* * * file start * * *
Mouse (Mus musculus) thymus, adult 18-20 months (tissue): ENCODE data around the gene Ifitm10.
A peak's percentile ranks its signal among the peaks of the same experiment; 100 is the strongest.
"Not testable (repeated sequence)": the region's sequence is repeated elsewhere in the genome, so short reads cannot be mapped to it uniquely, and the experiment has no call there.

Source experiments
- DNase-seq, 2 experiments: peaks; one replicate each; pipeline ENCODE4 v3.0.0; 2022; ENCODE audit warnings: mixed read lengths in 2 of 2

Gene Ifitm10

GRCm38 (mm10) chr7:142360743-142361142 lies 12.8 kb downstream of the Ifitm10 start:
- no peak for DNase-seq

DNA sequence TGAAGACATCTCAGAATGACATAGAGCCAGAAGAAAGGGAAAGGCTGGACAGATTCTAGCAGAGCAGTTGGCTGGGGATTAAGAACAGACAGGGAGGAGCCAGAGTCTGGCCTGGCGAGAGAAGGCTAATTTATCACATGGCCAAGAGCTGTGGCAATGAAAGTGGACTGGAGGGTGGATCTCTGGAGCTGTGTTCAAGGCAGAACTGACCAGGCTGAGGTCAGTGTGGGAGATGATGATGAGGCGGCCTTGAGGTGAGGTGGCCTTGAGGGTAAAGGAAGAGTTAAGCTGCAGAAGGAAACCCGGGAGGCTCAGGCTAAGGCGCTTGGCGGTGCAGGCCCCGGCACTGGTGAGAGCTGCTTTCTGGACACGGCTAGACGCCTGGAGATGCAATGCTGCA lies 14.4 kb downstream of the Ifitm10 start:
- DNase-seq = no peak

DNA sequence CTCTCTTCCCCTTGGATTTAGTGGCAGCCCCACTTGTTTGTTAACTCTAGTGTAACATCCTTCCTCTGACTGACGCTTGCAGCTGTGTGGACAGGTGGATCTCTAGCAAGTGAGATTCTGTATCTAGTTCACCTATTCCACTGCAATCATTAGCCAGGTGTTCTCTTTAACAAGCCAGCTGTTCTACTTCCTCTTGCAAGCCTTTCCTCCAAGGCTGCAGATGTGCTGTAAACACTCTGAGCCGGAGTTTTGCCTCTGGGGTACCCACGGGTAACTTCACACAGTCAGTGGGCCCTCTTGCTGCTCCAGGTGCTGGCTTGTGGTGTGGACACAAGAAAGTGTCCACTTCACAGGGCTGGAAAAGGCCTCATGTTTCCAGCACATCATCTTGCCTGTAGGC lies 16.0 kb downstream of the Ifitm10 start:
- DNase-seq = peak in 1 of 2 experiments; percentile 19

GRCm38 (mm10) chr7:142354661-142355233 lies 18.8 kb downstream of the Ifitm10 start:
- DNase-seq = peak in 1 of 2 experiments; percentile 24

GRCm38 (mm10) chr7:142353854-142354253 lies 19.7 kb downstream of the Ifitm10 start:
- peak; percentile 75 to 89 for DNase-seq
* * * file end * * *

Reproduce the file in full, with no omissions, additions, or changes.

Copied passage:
Mouse (Mus musculus) thymus, adult 18-20 months (tissue): ENCODE data around the gene Ifitm10.
A peak's percentile ranks its signal among the peaks of the same experiment; 100 is the strongest.
"Not testable (repeated sequence)": the region's sequence is repeated elsewhere in the genome, so short reads cannot be mapped to it uniquely, and the experiment has no call there.

Source experiments
- DNase-seq, 2 experiments: peaks; one replicate each; pipeline ENCODE4 v3.0.0; 2022; ENCODE audit warnings: mixed read lengths in 2 of 2

Gene Ifitm10

GRCm38 (mm10) chr7:142360743-142361142 lies 12.8 kb downstream of the Ifitm10 start:
- no peak for DNase-seq

DNA sequence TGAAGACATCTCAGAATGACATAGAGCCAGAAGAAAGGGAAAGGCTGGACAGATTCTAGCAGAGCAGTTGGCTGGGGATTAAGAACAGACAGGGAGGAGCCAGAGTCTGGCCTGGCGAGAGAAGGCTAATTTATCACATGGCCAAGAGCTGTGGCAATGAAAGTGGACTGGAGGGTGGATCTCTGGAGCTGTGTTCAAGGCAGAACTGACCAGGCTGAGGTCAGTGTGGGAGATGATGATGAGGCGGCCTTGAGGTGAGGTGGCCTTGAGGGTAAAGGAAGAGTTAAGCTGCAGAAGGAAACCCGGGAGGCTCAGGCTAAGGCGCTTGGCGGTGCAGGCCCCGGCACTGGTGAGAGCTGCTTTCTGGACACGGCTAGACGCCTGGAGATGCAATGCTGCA lies 14.4 kb downstream of the Ifitm10 start:
- DNase-seq = no peak

DNA sequence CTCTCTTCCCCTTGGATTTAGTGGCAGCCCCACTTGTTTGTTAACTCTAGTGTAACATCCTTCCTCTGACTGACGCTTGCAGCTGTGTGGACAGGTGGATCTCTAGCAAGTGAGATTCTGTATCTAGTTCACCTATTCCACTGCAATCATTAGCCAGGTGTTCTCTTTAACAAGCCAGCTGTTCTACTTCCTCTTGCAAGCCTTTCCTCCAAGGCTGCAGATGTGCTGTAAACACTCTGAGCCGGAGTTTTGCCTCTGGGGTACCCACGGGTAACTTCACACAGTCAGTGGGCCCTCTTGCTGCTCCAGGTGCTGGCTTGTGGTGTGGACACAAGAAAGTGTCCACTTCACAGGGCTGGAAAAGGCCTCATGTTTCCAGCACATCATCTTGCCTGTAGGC lies 16.0 kb downstream of the Ifitm10 start:
- DNase-seq = peak in 1 of 2 experiments; percentile 19

GRCm38 (mm10) chr7:142354661-142355233 lies 18.8 kb downstream of the Ifitm10 start:
- DNase-seq = peak in 1 of 2 experiments; percentile 24

GRCm38 (mm10) chr7:142353854-142354253 lies 19.7 kb downstream of the Ifitm10 start:
- peak; percentile 75 to 89 for DNase-seq